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Whoopee cushion
Posted: 11 January 2017 11:58 AM   [ Ignore ]
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Checking OED I note that the earliest cite is this one:

1960 Spectator 3 June 804 The comically battered face of a whoopee cushion.

And yet:

whoopeecushion.jpeg.size.custom.crop.488x650.jpg

“The JEM Rubber Co. invented the infamous Whoopee Cushion in Toronto in 1930. The gag is still popular today.”

Image and quote from The Toronto Star

Clearly an update needed, and surely even in 1986 OED could have found a few North American cites. All three cites given are British and you’d be forgiven for thinking this was a device that originated in the UK.

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Posted: 11 January 2017 12:32 PM   [ Ignore ]   [ # 1 ]
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You’re welcome to take the credit....

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Posted: 11 January 2017 04:02 PM   [ Ignore ]   [ # 2 ]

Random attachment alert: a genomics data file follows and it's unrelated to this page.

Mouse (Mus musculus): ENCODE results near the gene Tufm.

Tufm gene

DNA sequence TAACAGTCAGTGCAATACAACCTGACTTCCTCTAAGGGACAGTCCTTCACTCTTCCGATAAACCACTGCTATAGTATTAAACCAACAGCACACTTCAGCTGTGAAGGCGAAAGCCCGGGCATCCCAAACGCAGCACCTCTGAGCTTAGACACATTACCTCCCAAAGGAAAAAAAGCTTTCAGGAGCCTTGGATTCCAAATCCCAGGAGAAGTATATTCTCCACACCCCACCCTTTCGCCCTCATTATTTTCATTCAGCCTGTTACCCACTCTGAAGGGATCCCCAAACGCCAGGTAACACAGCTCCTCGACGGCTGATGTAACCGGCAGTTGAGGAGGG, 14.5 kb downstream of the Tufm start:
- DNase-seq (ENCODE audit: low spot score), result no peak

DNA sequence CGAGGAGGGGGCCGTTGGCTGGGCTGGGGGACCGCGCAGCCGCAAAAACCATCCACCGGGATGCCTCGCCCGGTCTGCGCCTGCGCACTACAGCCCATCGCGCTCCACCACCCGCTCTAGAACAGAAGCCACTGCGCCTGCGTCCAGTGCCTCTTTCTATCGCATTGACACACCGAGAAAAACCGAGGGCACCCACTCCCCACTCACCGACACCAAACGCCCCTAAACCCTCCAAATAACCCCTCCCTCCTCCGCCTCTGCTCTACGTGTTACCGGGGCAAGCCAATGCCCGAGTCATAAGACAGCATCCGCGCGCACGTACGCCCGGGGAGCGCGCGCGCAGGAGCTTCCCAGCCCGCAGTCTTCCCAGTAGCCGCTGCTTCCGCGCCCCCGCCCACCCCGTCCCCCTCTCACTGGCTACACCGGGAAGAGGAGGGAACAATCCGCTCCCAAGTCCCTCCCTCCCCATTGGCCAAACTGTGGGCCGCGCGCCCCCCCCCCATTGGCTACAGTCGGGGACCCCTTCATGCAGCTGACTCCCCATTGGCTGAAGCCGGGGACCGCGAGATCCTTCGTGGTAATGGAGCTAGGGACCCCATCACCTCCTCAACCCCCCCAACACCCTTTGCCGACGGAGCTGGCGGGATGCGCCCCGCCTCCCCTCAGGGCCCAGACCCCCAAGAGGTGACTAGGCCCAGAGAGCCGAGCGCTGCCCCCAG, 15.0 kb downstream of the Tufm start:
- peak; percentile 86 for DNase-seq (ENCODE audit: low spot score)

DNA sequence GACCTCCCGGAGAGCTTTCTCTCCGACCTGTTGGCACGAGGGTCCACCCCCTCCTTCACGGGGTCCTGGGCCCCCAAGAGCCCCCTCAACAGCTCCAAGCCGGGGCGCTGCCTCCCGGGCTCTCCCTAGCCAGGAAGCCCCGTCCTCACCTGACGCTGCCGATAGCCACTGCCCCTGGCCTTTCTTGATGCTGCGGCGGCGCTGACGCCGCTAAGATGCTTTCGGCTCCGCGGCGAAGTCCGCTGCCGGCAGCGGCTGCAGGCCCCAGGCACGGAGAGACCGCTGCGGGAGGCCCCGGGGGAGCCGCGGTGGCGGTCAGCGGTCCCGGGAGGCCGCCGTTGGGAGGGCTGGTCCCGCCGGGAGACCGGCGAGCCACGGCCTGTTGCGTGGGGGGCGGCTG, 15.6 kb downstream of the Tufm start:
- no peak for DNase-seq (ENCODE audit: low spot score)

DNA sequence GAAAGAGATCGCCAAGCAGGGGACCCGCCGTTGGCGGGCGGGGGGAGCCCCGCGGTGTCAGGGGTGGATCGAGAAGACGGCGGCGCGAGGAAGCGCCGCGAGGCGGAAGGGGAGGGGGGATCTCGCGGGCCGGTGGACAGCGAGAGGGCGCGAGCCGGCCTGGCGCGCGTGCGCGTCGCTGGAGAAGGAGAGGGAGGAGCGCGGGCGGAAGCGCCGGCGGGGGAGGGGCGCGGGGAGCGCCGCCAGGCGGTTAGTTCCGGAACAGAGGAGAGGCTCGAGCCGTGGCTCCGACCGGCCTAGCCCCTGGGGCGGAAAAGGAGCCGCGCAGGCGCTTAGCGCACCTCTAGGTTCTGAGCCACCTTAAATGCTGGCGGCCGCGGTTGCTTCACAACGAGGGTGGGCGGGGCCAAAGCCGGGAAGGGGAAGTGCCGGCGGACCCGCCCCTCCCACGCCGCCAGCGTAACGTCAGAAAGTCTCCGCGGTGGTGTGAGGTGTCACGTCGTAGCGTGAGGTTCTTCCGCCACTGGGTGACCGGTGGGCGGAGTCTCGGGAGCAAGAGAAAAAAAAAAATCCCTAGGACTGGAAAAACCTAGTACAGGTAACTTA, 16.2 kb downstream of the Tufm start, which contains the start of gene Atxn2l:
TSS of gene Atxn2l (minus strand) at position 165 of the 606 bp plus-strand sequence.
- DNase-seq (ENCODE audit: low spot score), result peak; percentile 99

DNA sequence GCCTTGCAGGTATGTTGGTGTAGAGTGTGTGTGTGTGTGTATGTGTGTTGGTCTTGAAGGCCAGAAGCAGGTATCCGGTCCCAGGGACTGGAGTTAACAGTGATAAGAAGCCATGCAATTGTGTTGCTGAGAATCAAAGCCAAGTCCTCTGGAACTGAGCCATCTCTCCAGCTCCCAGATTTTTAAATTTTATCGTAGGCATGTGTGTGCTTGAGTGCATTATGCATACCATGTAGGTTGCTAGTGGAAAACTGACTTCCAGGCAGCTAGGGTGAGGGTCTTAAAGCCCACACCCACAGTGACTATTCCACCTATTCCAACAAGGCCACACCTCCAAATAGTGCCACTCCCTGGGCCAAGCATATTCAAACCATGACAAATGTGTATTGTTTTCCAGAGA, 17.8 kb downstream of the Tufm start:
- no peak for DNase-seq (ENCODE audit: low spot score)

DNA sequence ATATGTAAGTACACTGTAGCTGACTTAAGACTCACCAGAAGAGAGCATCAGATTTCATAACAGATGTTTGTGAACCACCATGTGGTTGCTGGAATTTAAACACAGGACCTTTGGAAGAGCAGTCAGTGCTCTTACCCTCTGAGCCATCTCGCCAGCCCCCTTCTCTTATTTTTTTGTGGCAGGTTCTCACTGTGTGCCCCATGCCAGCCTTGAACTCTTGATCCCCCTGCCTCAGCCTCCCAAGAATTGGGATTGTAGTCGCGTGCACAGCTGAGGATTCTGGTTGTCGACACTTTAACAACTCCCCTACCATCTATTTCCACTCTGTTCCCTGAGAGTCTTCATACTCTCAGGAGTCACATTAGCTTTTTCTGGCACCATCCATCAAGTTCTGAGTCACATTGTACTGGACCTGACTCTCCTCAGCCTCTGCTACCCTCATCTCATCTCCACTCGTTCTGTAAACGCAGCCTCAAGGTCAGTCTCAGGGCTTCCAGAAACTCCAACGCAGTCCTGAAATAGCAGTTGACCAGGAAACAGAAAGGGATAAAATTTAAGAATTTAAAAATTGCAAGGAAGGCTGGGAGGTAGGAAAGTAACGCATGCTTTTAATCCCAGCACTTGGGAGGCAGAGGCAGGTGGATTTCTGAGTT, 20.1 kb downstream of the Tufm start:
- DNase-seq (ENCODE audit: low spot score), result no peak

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And would, but other than that illustration, which is undated, I can’t find an actual usage of the term at or near to the time of the cushion’s invention. There’s no indication in the wiki or the article in the Star as to who actually named it or when, although I assume it was called so right from the start.

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Posted: 11 January 2017 04:39 PM   [ Ignore ]   [ # 3 ]
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Did Somebody Step on a Duck?: A Natural History of the Fart
By Jim Dawson

Page 17 offers an explanation of the name.

[Edit: shortened URL--dw]

[ Edited: 13 January 2017 05:45 AM by Dave Wilton ]
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Posted: 11 January 2017 06:15 PM   [ Ignore ]   [ # 4 ]
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Nice find, cuchuflete. And what a great book!